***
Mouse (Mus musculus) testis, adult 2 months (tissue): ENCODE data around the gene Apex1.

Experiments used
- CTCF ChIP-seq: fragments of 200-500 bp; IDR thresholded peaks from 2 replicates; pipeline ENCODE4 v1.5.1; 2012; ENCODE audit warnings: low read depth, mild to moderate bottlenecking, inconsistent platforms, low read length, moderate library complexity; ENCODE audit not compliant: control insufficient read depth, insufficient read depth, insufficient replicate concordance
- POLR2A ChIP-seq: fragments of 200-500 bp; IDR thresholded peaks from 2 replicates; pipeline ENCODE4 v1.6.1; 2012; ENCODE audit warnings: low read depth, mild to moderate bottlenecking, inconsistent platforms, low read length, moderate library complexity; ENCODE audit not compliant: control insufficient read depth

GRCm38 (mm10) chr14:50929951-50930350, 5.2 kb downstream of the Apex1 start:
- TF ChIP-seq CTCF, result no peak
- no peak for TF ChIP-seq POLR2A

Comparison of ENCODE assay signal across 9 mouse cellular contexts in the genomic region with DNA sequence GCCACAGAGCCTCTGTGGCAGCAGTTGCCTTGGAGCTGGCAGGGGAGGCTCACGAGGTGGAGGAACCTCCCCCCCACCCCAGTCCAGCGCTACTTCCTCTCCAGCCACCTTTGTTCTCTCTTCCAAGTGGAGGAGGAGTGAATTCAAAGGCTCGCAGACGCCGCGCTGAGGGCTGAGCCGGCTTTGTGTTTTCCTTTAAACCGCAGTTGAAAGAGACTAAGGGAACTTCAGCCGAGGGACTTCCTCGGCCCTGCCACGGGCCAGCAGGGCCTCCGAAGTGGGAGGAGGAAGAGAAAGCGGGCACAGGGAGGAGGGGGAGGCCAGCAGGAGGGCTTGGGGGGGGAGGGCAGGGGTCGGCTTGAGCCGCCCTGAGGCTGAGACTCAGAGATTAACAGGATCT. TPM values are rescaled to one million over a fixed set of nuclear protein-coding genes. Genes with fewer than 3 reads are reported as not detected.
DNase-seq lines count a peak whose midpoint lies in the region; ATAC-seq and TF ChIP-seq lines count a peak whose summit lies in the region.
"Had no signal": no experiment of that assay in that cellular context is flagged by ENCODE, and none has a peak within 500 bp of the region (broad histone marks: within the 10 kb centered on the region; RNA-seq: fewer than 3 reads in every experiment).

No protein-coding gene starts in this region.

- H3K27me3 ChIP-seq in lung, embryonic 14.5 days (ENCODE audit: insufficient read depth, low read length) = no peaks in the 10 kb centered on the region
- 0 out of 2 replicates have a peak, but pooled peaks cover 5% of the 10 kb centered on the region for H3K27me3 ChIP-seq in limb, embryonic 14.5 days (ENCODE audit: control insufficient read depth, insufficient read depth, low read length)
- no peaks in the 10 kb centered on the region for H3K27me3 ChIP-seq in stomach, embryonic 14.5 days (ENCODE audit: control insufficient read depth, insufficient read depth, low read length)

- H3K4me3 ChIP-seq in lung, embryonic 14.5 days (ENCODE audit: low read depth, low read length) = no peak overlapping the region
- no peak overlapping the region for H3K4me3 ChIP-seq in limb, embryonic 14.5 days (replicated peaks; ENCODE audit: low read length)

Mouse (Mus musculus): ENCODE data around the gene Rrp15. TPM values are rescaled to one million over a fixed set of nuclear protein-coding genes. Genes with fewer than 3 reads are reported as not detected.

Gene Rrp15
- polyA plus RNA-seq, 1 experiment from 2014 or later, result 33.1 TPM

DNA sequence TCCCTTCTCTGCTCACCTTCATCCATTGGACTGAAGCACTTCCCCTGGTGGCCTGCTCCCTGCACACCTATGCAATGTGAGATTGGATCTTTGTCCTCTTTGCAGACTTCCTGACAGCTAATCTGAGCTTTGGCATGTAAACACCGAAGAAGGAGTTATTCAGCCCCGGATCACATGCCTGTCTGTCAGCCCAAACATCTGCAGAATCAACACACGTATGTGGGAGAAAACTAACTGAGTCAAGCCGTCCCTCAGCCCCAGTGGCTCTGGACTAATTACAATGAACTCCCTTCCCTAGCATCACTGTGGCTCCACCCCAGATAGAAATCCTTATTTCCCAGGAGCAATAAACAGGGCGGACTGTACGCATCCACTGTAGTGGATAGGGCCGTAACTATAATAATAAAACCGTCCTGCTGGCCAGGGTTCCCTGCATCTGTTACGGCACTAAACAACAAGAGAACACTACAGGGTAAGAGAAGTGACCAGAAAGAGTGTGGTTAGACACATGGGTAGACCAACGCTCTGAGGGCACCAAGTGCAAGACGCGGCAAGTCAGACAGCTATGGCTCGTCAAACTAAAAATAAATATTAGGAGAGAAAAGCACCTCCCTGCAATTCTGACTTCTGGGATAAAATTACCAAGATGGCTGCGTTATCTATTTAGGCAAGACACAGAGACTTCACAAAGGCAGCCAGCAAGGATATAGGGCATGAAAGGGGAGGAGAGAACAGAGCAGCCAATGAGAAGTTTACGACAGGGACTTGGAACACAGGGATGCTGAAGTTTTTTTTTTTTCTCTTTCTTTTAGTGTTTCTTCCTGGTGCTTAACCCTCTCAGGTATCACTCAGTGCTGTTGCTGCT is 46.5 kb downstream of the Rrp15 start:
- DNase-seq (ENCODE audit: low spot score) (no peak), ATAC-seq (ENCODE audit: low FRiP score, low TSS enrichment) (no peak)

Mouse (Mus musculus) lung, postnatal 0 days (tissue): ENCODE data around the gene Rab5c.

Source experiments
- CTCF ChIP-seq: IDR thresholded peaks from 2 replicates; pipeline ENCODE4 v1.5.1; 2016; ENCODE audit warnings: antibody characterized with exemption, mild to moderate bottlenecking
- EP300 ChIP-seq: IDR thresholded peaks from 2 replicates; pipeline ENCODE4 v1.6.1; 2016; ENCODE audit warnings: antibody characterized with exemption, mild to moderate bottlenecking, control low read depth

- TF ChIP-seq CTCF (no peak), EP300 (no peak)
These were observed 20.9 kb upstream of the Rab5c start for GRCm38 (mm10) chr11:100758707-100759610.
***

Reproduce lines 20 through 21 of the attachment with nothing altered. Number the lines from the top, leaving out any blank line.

DNA sequence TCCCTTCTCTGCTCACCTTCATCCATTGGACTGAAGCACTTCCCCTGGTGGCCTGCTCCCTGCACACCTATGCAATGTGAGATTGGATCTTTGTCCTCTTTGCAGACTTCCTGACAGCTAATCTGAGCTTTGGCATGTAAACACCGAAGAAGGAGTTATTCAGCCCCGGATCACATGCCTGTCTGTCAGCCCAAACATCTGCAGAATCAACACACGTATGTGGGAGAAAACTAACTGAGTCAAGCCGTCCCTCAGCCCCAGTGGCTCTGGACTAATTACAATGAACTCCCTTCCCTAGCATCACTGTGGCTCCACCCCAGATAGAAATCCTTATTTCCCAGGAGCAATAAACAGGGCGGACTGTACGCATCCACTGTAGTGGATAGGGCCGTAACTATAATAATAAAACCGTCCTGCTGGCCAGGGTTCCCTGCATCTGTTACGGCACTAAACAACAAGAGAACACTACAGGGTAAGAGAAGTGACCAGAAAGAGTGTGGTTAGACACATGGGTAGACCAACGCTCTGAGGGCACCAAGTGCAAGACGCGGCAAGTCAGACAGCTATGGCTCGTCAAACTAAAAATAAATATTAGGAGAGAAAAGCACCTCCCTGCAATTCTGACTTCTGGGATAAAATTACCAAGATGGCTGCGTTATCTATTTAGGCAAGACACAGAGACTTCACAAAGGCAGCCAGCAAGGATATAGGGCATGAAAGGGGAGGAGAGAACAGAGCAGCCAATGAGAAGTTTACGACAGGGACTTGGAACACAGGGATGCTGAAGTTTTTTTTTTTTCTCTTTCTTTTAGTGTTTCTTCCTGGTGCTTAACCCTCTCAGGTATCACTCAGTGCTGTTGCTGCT is 46.5 kb downstream of the Rrp15 start:
- DNase-seq (ENCODE audit: low spot score) (no peak), ATAC-seq (ENCODE audit: low FRiP score, low TSS enrichment) (no peak)